Radicalism requires a lack of awareness about history. Thus one will not generally find Gibbons’ The Decline and Fall of the Roman Empire, Cicero’s Orations, Montesquieu’s Considerations on the Causes of the Greatness of the Romans and Their Decline, Adam Ferguson’s An Essay on the History of Civil Society, David Hume’s The History of England, or Burke’s Reflections on the Revolution in France in required history courses, which are typically non-Western related. Such seminal texts give one a “feel” for how to think about history, in terms of general patterns of what is conducive to the success of society; as well as the horrors wrought by mysticism, the causes of social madness, and the destructive effects of immorality. Instead, one is taught that history is irrelevant, and consists primarily of memorizing facts and figures; at least until one gets to college, when one can learn “real history” from such tendentious luminaries as Charles Beard and Howard Zinn, and that the only thing one has to know about the Founders was that they owned slaves and they wanted to increase their prosperity by lowering taxes and expanding trade. The fact that they founded a nation whose charter led inexorably to the political emancipation of all adult citizens (meaning men and women), and to unprecedented prosperity, is jettisoned; historicism again wreaks damage by dropping context and denuding the acts of history of their moral significance.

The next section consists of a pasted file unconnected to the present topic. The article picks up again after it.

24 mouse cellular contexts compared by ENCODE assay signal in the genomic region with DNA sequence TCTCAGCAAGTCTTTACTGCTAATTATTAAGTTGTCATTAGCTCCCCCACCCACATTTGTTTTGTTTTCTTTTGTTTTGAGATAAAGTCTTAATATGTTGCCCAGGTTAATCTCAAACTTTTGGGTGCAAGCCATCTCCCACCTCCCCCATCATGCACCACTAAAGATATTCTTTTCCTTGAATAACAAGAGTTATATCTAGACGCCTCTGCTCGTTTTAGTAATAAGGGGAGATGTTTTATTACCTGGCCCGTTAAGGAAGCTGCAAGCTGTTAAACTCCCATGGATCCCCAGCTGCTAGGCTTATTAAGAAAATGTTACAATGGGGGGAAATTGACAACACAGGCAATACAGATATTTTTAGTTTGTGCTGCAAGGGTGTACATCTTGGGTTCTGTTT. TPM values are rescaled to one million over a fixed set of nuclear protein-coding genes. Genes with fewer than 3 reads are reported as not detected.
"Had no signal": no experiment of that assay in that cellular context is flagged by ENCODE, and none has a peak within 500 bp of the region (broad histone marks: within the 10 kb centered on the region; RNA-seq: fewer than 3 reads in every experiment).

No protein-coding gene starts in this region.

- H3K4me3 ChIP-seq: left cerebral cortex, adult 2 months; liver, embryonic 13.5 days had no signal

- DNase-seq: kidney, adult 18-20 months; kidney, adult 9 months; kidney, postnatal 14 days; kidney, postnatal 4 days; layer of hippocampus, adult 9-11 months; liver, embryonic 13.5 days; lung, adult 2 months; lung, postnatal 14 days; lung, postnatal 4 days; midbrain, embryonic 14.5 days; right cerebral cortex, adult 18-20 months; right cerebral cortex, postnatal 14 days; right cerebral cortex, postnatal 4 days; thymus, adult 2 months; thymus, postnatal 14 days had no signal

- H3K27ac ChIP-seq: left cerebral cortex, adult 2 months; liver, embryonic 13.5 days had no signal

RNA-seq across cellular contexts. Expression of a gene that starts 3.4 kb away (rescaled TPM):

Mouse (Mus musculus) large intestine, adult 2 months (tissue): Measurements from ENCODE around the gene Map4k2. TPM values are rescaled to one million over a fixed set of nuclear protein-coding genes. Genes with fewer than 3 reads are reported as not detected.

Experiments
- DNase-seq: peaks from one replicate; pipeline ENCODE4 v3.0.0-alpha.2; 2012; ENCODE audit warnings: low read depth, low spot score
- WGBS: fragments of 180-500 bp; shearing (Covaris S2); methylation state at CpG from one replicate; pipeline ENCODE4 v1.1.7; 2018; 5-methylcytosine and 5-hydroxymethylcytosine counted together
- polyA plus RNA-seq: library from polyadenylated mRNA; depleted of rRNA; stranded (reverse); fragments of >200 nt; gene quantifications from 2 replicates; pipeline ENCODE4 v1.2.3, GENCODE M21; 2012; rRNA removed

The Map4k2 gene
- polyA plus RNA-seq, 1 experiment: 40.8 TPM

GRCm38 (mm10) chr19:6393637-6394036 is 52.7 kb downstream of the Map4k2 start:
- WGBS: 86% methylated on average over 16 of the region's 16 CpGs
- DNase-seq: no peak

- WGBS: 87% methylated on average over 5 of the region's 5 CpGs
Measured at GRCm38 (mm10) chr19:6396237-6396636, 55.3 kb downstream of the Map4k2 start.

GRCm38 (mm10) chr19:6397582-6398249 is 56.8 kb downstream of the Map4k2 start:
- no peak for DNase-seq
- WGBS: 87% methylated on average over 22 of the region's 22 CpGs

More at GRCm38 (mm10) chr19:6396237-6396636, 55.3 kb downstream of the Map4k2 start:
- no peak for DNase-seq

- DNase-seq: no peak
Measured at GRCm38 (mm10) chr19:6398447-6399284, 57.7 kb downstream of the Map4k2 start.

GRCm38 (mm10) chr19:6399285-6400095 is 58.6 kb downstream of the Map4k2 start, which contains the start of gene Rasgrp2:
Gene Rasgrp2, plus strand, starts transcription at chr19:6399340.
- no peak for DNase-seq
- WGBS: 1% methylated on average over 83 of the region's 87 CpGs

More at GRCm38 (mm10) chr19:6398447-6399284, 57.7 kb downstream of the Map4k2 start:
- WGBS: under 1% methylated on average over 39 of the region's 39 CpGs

Radicalism requires confusion about the nature of politics and government. In addition to Aristotle, whom was mentioned earlier, such crucial texts as Montesqueiu’s The Spirit of the Laws, Locke’s Two Treatises of Government, and Thomas Paine’s Common Sense are dropped. Montesquieu is commonly objected to on the grounds that he was ‘aristocratic,’ and because his speculation on the heterogeneity of societies being tied to climate bordered on racialism; therefore, his brilliant innovation of divided government, a crucial concept embedded in our Constitution, is somehow tainted by association. (Though the charge that Karl Marx was a deadbeat father and a social parasite apparently is a kind of blasphemy.) Locke is usually attacked along the lines that he was too ‘mystical,’ that is to say, too Christian. But as we saw with the indispensable Thomas Aquinas and his magnum opus Summa Theologica, rationality can be wondrously harmonized with Christianity, particularly in the ideals of Natural Law and natural rights. Common Sense is dropped as too ‘polemical,’ while The Federalist Papers is relegated to being an obsession of ‘right-wing fanatics,’ though it is perhaps one of the greatest works on political philosophy in the history of mankind. The Declaration of Independence and The Constitution are increasingly ignored altogether, much the fate of the supposedly obsolete Anti-Federalist Papers; and although Alexis de Tocqueville’s Democracy in America is widely discussed, it is mainly for its more modern liberal merits, which arise in certain passages. Again, forget Frederic Bastiat, whose writings are often corrosive of leftism and statism at their very cores. Along with “false choices” and social justice, students should learn about “The Broken Window Fallacy” and the unintended consequences of statism. F.A. Hayek’s The Road to Serfdom is paramount in this latter regard.